Visualizing a Walkable City

Metrominuto traz

Following on from some recent posts on walking, I thought I’d link to another interesting article. This time from Eduardo Ares at Polis

The metrominuto map above shows the distance and time it takes to walk across the city of Pontevedra in northwest Spain. Rendered in the style of the ubiquitous London Tube Map, metrominuto is the local council’s way of turning their small city into a navigable, hospitable and walkable terrain. Together with the map, Pontevedra have taken a number of other steps to make the city pedestrian-friendly. As Ares says:

Instead of razing old buildings and constructing bigger roads, the city council began taking proactive measures to reduce traffic. They widened sidewalks, established a free bike-lending service, installed speed bumps and set a speed limit of 30 kilometers per hour throughout the city. They even banned motorized transport in sections of Pontevedra. Walking zones now extend from the historic center to streets and squares in newer neighborhoods.

By all accounts these moves are hardly revolutionary. Over the last 15-20 years western cities of all sizes have shunned the automobile in their centres. Large swathes of central Manchester were pedestrianized in the 1980s, with a tram line returning to the city in 1992. Market Street and Piccadilly Gardens in particular have seen sweeping re-developments over the years, attesting to the fact that such moves have been the norm rather than the exception in local urban policy. Chorlton and Wythenshawe likewise saw pedestrianized shopping areas (or ‘precincts’) spring up even earlier in the late 1960s and early 1970s, and Coventry has also had a rather contentious precinct for a similar length of time (see Hubbard and Lilley’s [2004] paper: subscription only). In each the local population is of varying size and demographic. Chorlton is now a sprawling South Manchester suburb, but with arguably a young, white and middle-class core. Wythenshawe lies a little further south and is one of Manchester’s poorest areas. Coventry is a small Midlands city with a large second- and third-generation Caribbean, Indian and Pakistani community. The modernist ideals of a pedestrian shopping core seemingly implanted irrespective of such factors.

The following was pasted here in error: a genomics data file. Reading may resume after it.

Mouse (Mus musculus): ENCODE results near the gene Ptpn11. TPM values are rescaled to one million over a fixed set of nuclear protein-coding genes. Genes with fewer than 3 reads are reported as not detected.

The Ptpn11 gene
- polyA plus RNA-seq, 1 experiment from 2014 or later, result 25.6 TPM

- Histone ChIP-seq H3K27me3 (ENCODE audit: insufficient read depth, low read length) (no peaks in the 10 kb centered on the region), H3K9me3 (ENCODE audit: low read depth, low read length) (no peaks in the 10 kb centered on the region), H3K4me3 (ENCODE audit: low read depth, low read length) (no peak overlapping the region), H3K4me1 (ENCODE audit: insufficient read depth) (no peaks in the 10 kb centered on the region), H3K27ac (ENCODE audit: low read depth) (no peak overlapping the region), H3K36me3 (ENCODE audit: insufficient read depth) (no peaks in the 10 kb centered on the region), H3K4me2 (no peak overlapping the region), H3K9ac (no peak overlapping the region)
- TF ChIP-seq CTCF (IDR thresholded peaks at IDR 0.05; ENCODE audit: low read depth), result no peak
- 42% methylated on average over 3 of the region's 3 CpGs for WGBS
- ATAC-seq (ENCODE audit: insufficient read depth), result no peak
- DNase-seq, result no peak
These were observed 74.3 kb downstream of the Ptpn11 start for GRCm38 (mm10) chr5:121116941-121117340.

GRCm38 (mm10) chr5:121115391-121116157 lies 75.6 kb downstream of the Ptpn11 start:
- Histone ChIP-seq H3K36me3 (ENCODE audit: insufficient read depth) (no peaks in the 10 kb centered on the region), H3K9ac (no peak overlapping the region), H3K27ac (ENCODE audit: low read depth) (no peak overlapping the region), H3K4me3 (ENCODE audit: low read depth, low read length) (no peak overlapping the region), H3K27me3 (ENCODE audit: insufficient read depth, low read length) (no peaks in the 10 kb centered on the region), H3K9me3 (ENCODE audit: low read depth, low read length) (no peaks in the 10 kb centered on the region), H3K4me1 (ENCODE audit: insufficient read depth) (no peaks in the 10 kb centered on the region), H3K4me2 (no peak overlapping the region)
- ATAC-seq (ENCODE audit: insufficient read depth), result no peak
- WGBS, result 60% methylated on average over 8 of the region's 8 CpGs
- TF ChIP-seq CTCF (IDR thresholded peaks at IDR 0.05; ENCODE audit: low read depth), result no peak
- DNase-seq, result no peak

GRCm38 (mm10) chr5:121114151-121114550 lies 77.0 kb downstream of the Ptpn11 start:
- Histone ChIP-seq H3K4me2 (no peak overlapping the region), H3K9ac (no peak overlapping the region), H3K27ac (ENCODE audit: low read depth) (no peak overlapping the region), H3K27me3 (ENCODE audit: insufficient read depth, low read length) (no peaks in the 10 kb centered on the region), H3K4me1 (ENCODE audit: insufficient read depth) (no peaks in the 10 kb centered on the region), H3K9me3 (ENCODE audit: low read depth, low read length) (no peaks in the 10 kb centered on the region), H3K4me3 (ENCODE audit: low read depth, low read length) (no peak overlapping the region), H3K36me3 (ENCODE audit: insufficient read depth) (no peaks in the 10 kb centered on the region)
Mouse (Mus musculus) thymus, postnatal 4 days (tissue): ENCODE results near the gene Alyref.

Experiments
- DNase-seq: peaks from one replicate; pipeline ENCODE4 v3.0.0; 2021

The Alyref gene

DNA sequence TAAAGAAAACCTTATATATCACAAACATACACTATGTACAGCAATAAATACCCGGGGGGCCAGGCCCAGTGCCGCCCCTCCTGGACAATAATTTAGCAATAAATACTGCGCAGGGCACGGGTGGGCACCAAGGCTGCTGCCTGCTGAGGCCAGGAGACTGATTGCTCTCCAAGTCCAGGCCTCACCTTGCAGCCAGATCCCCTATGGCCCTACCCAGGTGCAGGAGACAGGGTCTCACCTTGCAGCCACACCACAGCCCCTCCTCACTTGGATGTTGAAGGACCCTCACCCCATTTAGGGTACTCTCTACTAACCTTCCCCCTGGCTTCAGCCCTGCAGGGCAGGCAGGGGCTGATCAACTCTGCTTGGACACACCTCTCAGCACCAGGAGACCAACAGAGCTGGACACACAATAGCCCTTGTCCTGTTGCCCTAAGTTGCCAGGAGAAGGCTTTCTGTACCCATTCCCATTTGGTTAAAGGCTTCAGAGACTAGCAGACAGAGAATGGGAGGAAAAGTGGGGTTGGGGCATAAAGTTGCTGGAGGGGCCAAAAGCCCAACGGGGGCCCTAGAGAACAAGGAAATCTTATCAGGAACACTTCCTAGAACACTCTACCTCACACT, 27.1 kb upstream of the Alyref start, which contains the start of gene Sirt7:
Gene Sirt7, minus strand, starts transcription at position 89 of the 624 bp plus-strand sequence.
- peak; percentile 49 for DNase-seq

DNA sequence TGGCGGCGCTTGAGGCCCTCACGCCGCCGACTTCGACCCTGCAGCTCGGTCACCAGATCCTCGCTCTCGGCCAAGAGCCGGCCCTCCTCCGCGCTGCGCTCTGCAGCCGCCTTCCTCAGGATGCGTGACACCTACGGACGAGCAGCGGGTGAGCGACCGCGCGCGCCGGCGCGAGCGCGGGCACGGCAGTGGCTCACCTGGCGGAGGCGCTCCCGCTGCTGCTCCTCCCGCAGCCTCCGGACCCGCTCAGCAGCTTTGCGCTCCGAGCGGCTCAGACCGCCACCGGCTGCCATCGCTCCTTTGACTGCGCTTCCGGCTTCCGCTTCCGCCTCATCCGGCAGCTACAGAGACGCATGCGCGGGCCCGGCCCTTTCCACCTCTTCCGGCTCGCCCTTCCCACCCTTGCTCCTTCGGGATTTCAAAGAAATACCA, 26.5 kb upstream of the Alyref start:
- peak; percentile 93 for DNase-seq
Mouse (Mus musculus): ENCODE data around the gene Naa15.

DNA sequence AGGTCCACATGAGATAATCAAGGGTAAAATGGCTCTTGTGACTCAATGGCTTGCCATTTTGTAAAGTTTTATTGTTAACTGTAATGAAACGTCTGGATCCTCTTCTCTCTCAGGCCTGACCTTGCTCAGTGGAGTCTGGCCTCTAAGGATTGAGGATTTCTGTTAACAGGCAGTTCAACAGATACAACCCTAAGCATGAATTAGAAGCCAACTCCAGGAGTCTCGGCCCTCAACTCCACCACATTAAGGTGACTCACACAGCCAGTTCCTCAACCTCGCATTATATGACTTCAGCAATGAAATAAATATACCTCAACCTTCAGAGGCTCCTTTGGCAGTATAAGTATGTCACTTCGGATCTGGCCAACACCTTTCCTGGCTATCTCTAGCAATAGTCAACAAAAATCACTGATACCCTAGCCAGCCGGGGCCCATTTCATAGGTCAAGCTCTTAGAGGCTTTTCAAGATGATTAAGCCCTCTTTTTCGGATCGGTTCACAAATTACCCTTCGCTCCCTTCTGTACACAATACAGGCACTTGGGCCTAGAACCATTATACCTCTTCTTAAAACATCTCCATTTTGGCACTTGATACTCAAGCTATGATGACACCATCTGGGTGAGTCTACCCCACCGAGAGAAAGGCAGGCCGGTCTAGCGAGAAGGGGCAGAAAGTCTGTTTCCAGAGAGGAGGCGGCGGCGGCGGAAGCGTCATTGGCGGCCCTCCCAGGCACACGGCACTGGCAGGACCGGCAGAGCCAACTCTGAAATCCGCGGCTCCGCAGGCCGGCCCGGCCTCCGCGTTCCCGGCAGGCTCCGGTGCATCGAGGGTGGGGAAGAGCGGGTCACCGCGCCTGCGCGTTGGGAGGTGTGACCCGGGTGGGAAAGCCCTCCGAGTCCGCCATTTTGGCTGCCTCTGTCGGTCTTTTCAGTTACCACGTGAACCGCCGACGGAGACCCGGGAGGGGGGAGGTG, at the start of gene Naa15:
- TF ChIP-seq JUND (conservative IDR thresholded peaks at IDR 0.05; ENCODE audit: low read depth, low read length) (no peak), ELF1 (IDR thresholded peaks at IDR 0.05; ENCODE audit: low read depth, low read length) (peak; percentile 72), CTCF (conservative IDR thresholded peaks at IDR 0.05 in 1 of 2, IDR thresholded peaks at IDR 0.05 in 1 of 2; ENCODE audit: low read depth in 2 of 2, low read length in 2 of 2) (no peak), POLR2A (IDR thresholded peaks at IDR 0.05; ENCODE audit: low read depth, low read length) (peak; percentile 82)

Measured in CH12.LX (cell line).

Wyth precinct 1970
The shopping precinct at Wythenshawe civic centre, around 1970. Via Visual Resources @ MMU
The upper precinct, c. 1954 (source: Coventry and Warwickshire Collection, Coventry Libraries and Information Service).
The upper precinct, c. 1954 (source: Coventry and Warwickshire Collection, Coventry Libraries and Information Service). From Hubbard and Lilley (2004)